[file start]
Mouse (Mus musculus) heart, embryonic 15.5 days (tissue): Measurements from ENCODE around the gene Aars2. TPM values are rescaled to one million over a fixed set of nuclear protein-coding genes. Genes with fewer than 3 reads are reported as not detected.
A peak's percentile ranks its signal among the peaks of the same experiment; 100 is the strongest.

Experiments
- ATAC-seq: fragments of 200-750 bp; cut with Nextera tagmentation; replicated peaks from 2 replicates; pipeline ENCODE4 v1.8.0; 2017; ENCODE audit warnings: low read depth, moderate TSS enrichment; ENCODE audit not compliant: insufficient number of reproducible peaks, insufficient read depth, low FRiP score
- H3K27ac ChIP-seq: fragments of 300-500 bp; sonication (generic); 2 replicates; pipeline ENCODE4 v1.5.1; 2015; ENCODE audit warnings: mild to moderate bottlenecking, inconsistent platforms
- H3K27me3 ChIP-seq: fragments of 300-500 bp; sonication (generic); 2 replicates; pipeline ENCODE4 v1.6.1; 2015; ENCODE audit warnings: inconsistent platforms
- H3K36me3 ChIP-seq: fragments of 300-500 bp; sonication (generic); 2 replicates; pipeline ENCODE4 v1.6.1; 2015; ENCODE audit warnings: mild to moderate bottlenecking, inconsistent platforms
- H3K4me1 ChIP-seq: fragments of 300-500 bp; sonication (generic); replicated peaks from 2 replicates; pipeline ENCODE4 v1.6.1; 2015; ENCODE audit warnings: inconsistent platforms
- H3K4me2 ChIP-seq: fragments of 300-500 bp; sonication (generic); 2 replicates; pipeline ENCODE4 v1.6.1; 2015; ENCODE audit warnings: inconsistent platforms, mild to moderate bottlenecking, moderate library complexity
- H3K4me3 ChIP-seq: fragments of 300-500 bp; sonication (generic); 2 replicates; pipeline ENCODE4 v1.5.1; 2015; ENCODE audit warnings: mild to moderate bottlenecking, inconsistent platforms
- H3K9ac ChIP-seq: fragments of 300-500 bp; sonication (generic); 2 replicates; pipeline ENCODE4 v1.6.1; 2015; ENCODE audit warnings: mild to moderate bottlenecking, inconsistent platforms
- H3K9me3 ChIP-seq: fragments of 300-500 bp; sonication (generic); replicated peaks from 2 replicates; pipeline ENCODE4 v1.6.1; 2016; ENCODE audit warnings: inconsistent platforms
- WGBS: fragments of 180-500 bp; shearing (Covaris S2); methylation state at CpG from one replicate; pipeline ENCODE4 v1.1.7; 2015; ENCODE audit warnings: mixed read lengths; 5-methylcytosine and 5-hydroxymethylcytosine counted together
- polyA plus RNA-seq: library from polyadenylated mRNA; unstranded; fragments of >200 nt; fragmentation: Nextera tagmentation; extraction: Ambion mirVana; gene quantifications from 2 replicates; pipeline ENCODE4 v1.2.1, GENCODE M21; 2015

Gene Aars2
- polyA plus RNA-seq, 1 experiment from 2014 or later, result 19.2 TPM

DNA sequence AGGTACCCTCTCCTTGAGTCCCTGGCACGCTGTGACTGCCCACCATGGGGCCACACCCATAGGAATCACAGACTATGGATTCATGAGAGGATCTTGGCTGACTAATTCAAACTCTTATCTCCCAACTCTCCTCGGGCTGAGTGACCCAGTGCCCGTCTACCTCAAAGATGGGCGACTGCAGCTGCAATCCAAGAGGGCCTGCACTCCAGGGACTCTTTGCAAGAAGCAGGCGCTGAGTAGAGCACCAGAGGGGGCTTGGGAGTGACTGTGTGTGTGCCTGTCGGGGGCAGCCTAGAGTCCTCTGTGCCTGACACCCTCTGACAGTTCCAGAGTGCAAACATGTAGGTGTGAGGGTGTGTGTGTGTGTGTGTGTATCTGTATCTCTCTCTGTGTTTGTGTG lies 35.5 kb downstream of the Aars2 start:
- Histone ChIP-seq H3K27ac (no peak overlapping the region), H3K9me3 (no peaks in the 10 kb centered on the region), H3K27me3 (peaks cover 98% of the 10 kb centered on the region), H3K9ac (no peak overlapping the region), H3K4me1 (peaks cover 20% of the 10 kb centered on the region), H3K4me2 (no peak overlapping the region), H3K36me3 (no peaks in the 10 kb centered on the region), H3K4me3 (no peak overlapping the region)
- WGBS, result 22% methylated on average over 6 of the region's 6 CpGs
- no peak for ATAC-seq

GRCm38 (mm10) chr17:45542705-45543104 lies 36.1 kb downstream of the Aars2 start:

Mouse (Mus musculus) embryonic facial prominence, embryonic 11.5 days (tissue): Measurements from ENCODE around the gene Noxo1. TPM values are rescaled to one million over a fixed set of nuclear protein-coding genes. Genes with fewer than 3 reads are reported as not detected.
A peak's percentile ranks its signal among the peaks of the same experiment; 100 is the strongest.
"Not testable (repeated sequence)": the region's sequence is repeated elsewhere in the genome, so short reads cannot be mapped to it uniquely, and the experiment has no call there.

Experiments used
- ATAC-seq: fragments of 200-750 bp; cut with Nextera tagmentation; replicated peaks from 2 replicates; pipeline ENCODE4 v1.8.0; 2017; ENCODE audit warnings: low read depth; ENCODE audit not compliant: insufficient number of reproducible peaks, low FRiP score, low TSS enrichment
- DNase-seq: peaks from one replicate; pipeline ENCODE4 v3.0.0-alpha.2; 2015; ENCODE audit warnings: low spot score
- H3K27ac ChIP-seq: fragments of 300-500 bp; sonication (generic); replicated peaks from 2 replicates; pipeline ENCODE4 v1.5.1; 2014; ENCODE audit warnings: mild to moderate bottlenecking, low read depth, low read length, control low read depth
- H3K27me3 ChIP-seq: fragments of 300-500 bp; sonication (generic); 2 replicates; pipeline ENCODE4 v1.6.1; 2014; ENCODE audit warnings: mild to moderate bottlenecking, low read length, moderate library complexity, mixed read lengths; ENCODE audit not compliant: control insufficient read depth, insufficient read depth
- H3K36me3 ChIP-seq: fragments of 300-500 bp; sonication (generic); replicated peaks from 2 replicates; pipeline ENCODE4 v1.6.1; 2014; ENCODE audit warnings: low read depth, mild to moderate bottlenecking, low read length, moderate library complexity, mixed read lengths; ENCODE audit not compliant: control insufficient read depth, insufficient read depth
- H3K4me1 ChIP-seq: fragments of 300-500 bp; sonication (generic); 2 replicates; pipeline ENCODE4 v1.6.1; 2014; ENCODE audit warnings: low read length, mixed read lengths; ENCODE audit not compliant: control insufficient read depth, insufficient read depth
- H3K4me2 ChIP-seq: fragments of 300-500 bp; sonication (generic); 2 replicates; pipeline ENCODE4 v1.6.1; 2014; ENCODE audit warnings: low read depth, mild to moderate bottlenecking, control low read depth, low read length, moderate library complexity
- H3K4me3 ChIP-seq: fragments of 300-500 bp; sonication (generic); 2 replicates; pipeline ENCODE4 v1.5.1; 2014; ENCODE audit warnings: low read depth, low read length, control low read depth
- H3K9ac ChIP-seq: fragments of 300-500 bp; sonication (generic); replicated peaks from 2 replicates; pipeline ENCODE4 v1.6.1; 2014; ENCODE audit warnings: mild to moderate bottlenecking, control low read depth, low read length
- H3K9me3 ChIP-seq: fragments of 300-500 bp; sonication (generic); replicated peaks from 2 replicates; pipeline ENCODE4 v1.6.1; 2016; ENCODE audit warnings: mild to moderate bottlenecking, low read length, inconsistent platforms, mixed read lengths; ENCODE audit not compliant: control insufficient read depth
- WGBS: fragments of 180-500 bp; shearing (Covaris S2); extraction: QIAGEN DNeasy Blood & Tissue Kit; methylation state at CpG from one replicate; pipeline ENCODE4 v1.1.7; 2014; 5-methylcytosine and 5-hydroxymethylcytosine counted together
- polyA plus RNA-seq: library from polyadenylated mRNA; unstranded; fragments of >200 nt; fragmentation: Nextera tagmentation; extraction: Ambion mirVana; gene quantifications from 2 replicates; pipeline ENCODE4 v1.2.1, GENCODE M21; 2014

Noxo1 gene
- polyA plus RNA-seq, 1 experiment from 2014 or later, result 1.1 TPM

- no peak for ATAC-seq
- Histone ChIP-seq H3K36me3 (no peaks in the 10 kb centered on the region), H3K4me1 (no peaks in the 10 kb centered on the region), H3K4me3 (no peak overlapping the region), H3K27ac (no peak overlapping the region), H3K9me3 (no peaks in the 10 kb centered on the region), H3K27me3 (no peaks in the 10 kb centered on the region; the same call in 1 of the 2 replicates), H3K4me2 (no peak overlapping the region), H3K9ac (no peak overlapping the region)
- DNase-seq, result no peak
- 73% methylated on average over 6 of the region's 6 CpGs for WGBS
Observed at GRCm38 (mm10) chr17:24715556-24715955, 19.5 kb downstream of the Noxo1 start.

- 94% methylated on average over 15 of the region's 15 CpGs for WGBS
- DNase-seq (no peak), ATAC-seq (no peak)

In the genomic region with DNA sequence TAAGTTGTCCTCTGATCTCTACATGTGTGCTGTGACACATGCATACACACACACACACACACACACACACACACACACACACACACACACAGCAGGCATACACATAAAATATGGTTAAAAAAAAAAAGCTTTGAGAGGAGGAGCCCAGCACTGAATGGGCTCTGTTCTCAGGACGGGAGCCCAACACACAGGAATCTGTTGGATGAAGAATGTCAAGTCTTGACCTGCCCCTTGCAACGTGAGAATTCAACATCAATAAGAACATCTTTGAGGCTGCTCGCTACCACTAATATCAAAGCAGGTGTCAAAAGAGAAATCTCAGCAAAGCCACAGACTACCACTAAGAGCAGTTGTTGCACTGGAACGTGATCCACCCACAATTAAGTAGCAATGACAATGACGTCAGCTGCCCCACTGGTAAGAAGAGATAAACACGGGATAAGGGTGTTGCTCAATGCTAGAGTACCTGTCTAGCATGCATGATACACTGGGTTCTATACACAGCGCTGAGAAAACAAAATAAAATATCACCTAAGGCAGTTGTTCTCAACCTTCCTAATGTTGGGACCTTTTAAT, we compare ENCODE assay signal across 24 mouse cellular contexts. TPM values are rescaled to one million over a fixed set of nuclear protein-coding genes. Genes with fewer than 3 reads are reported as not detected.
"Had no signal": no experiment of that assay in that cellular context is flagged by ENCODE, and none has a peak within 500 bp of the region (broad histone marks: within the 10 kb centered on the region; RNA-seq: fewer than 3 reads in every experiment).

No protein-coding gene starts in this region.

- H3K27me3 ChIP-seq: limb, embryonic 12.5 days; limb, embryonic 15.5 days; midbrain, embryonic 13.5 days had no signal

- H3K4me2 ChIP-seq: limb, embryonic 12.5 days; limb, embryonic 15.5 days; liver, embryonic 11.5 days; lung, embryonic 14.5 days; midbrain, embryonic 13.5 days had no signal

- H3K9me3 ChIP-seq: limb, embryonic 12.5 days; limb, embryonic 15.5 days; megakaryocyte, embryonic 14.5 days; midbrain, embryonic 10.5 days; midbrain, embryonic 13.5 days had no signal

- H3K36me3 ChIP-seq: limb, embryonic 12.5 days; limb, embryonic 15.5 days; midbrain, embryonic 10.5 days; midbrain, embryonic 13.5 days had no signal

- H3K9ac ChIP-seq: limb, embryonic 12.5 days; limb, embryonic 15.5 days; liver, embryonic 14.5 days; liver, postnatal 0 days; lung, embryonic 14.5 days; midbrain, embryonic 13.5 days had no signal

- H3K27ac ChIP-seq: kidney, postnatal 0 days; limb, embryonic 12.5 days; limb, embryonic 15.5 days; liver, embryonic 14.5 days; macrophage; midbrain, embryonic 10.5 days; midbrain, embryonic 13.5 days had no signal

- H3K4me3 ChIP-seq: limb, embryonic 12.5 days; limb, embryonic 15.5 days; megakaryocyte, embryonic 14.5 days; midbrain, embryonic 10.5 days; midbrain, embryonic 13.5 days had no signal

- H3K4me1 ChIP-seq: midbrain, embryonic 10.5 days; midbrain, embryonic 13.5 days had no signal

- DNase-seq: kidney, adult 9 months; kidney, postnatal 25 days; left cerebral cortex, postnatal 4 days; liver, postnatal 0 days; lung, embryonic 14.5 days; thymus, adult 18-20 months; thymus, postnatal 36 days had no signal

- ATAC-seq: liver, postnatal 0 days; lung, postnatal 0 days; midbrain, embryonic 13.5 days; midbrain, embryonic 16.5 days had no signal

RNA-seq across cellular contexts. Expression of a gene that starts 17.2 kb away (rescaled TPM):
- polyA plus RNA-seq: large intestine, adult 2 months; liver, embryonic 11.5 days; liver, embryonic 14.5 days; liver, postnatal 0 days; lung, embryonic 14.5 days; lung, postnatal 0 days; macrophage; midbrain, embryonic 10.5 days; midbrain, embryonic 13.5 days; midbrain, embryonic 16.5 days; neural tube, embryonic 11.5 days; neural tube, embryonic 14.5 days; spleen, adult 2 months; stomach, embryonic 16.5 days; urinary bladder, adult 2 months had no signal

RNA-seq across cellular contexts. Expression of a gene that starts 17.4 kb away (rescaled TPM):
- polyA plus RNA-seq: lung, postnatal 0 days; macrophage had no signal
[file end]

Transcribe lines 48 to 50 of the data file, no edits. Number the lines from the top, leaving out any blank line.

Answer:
"Had no signal": no experiment of that assay in that cellular context is flagged by ENCODE, and none has a peak within 500 bp of the region (broad histone marks: within the 10 kb centered on the region; RNA-seq: fewer than 3 reads in every experiment).

No protein-coding gene starts in this region.

- H3K27me3 ChIP-seq: limb, embryonic 12.5 days; limb, embryonic 15.5 days; midbrain, embryonic 13.5 days had no signal